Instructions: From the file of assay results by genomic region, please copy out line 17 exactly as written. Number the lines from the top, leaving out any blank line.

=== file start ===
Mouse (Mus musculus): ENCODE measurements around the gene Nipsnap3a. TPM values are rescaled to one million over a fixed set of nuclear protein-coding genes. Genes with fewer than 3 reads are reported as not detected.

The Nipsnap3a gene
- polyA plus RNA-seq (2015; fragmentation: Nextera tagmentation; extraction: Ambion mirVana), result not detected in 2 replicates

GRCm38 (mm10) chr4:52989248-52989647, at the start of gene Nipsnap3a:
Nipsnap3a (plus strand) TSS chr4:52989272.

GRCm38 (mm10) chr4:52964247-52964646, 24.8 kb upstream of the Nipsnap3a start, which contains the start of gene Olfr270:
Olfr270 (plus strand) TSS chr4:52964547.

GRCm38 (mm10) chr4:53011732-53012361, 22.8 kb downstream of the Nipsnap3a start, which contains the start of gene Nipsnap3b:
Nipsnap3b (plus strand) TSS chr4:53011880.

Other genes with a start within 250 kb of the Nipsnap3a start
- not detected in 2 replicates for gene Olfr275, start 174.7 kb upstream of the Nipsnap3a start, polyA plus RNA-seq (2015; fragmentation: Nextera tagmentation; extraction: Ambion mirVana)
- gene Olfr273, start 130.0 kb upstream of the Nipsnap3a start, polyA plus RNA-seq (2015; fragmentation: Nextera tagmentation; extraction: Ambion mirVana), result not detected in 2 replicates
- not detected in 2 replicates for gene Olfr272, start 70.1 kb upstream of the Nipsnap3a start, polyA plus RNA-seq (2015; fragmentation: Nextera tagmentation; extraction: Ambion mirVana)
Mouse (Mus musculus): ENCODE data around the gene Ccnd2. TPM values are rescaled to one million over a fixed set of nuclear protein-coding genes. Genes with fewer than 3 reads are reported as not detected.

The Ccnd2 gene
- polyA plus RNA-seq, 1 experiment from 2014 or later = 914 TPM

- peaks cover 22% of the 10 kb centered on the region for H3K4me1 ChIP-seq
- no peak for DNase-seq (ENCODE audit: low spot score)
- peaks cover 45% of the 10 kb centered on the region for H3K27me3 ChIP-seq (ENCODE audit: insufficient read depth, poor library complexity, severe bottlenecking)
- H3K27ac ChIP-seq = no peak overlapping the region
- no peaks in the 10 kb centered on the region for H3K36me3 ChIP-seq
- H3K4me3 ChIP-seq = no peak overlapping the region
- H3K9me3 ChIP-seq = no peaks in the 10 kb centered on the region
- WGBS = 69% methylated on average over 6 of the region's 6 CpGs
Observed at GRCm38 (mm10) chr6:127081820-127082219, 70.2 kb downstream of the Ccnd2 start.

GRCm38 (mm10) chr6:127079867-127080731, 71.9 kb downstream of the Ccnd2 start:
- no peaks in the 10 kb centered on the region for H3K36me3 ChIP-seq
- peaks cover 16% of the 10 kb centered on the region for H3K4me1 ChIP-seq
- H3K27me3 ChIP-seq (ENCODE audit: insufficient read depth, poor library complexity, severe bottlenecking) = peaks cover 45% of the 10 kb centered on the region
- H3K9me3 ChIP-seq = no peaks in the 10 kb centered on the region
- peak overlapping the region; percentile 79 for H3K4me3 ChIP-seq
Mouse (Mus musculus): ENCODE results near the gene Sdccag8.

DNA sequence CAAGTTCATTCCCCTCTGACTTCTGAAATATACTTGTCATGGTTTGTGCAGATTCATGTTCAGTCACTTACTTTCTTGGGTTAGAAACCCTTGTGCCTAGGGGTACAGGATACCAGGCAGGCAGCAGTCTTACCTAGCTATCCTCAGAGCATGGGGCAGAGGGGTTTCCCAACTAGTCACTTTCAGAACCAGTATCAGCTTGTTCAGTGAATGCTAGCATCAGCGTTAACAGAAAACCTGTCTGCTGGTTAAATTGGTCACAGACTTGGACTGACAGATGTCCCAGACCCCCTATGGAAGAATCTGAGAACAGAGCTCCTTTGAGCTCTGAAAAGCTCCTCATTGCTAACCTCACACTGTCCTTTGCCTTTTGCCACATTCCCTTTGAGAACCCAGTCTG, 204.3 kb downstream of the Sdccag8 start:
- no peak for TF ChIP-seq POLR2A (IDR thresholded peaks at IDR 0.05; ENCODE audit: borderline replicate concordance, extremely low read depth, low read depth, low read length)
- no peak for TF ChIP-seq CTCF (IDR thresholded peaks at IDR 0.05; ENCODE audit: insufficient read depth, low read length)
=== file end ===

- peaks cover 22% of the 10 kb centered on the region for H3K4me1 ChIP-seq